Dennis Brown: I want to continue to be conservative and pay down our indebtedness. If we stay out of bonding, we will pay that down more quickly. We do have needs in secondary roads and you can only Band-aid roads so long, so I would never say I'm completely against bonding because it's one way we can barrow money.
But, reducing our indebtedness is very important right now because it's one of the main reasons we are one of the top taxed counties in Iowa.
Lois Monday: Get the bonding paid down, and getting the roads and bridges back in shape using the money we have. We have to take care of the people in Union County, that's what we're elected to do and that's what I think about every time I make a decision in that board room.
How does Union County reduce its current debt service estimated at about $10 million?
Bob Brown: Wise spending. I'm a taxpayer, too, and I feel if we continue to make wise decisions we will reduce that debt over time.
Dennis Brown: We will be paying bond payments for a long time, but if we stay on track in the board room and reduce our barrowing we will pay off our debt eventually.
Lois Monday: I will watch that budget. We are going to try not to barrow. You will have to really convince me why we have to bond. We got rid of the lawsuits and litigations. We wiped those slates cleaned. We are now taking care of every penny and if we do that the dollars will come.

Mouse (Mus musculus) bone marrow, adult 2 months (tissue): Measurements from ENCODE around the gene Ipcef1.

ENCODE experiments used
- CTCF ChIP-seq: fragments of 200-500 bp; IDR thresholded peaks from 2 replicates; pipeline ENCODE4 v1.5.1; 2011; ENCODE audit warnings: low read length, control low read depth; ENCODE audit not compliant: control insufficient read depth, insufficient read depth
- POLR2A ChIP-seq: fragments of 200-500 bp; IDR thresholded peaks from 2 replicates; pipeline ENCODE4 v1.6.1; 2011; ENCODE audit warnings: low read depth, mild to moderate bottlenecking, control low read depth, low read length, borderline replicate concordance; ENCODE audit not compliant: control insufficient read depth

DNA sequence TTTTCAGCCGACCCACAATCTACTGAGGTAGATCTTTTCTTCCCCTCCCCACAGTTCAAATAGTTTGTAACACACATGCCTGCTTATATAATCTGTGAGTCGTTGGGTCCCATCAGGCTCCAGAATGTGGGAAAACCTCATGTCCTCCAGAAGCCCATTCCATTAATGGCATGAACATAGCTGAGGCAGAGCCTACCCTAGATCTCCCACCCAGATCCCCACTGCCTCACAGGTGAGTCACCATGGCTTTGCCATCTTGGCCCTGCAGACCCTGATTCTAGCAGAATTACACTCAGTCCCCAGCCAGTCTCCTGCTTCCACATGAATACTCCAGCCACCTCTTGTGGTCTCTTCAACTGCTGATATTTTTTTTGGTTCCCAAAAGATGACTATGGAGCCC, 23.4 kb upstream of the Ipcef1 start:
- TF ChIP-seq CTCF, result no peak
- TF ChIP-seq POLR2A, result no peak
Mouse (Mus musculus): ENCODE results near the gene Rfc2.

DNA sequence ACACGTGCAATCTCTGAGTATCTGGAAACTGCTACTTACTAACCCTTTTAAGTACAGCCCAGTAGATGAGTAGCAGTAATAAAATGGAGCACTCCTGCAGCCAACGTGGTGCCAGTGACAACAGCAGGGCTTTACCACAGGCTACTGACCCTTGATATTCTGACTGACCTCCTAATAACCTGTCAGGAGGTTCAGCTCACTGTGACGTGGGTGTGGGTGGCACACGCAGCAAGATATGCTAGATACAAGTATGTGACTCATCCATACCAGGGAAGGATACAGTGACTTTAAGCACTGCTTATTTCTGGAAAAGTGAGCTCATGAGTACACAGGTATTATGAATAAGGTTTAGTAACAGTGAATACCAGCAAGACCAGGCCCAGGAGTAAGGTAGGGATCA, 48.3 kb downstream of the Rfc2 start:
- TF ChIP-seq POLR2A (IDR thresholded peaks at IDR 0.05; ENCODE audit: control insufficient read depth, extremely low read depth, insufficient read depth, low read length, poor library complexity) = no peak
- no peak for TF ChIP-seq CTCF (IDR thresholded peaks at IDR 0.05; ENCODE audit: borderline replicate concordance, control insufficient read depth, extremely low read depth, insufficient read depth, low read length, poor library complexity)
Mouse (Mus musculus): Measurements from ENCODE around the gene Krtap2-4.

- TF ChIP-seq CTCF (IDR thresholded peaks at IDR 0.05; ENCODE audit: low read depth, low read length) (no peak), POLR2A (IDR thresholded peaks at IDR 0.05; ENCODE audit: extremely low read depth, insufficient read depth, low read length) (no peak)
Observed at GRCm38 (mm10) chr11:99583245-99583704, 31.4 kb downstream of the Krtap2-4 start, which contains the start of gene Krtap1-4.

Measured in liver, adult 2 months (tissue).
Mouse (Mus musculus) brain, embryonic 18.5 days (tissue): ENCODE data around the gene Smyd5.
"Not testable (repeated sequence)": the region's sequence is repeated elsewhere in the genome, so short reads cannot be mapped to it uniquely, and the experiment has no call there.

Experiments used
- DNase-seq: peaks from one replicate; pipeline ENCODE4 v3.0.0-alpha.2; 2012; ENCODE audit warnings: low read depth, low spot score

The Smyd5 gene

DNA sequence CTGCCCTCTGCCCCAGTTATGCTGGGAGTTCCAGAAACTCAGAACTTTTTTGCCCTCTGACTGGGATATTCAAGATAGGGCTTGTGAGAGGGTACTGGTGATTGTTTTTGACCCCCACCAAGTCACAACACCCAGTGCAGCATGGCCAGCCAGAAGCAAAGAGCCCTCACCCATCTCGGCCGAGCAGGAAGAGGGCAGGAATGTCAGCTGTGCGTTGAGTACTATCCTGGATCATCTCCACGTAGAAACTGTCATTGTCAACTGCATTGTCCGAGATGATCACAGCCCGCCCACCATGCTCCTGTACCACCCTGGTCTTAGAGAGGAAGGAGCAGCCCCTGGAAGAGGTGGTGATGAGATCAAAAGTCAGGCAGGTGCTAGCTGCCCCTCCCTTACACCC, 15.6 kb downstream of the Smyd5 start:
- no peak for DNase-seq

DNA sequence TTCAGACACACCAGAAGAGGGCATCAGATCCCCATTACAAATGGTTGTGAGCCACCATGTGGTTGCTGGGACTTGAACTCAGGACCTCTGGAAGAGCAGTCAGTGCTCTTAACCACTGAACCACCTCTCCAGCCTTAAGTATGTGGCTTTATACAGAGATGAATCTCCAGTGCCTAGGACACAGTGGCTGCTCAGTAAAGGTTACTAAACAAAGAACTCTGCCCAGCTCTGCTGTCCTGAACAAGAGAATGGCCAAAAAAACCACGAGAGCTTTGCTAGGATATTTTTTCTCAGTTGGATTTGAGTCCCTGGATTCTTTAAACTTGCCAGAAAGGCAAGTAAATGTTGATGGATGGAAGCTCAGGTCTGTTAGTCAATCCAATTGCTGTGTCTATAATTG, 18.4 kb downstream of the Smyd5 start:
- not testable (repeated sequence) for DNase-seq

Why should Union County citizens vote for you?
Bob Brown: I believe I've been good for the county. I bring a good work ethic, common sense, respect and little humor. My knowledge of conservation and road construction is valuable for county roads and repair projects. My years on the board have given me experience in handling many problems and situations. I think my knowledge of ongoing processes and challenges will be valuable as we move toward a three-member board of supervisors.
Dennis Brown: I've been a supervisor for two years, so I have a record. I urge voters to look at that record, take it into account and either vote for me or throw me out.
Lois Monday: I'm not going to do any dirt slinging (against my opponents), but if my record doesn't stand for itself over the past two years and I haven't been a betterment for the county, then don't for me.